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C-suites must refocus on security as cyber threats rise: BDO

Business

Businesses must return to a proactive approach to combat rising cyber criminal activity, says the firm.

By Josh Needs 10 minute read

Business executives must refocus on cyber governance after BDO found an increase in cyber criminals targeting customer and employee records. 

Revealed as part of BDO’s Cyber Security Report, cyber attacks on business records grew by 70 per cent in Australia and 54 per cent in New Zealand since 2021. 

The report also found attacks damaging brand and business reputation rose by 40 per cent across the same period. 

BDO’s national cyber security leader Leon Fouche said cyber criminals have shifted their focus from causing system outages to data breaches and ransom demands instead, which are more costly due to reputational impacts and regulatory fines. 

“Today, we cannot see a cyber attack as a possibility, rather expect to be attacked and have a plan and infrastructure in place to protect yourself,” said Mr Fouche. 

“The reputational risk far outweighs any ransom that may be paid, with many large organisations still recovering from attacks years after.” 

He said the recent report depicted a changed approach to cyber attacks from businesses including a decline in companies’ executive focus on cyber governance despite the increased level of cyber attacks on companies in 2022.

“Our data from this year’s report paints a different picture. Despite multiple cyber attacks on high profile companies in 2022, which resulted in widespread data breaches affecting millions of Australians and New Zealanders, we see a decline in senior leadership’s emphasis on cyber governance,” said Mr Fouche. 

The report found the reduction in firms’ leadership focus on cyber governance corresponded with a decline in businesses’ confidence to respond to an incident.

“Although we saw increased confidence from 2020–2021 to respond to an attack, this past year we saw a substantial drop in response confidence, down by 18 per cent,” he said. 

“A lack of confidence will only hinder an organisation’s ability to effectively mitigate cyber risk and recover from the incident. It is crucial that companies address the underlying challenges that are getting in the way of their ability to respond and mitigate.” 

The report also revealed a 17 per cent increase in the number of organisations that experienced one or more cyber security incidents that had a detrimental impact on their operations.

“The next 12 months will present formidable challenges in the digital world. We have traditional threats, like ransomware attacks, that will likely persist as evidenced by the last seven years of survey data, accompanied by an increase in crypto-mining malware and phishing,” said Mr Fouche.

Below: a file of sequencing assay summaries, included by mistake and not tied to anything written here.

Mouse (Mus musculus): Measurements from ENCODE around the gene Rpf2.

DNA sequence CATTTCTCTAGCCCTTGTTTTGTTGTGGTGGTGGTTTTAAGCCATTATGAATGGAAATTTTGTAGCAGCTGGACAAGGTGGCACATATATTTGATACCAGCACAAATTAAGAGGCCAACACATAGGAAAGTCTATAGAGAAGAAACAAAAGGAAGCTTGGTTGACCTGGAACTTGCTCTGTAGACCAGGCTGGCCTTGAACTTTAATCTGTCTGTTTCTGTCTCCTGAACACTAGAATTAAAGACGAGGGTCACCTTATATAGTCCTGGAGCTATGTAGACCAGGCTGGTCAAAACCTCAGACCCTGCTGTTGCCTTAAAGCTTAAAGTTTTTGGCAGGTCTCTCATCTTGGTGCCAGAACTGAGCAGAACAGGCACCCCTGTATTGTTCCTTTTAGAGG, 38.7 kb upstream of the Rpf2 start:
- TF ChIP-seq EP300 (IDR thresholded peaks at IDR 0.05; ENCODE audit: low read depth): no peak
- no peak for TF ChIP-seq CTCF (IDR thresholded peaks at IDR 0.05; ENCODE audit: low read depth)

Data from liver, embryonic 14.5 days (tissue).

“On top of that we have cyber criminals learning to automate their attacks using artificial intelligence and machine learning, which will make attacks more complex, targeted and harder to defend against.” 

Mr Fouche said the expanded complexity and increased frequency of the cyber attacks means the C-suite of Australian businesses need to shift their focus back to cyber resilience and prioritise investment in quality security infrastructure and proactive threat detection systems.

“Proactive C-suite involvement through governance and oversight of cyber systems and processes is essential to ensure companies are prepared.” 

“Companies must remain vigilant and continually adopt their security strategies – these criminals are only getting smarter and they are not going away,” he said. 

“Furthermore, as businesses continue to outsource products and services, it is more critical than ever to have a clear understanding of supply chain risk, that is where data is stored and ensure clear oversight of security implemented by third parties.”

“This is no doubt a challenging period of business with economic pressures pushing down and squeezing budgets at a time when significant investment in cyber government is crucial to defend against cyber criminals who now have the advantage of automating their work.”

“Being cyber resilient involves accepting this reality and putting a plan in place to respond.” 

 

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Josh Needs

Josh Needs

AUTHOR

Josh Needs is a journalist at Accountants Daily and SMSF Adviser, which are the leading sources of news, strategy, and educational content for professionals in the accounting and SMSF sectors.

Josh studied journalism at the University of NSW and previously wrote news, feature articles and video reviews for Unsealed 4x4, a specialist offroad motoring website. Since joining the Momentum Media Team in 2022, Josh has written for Accountants Daily and SMSF Adviser.

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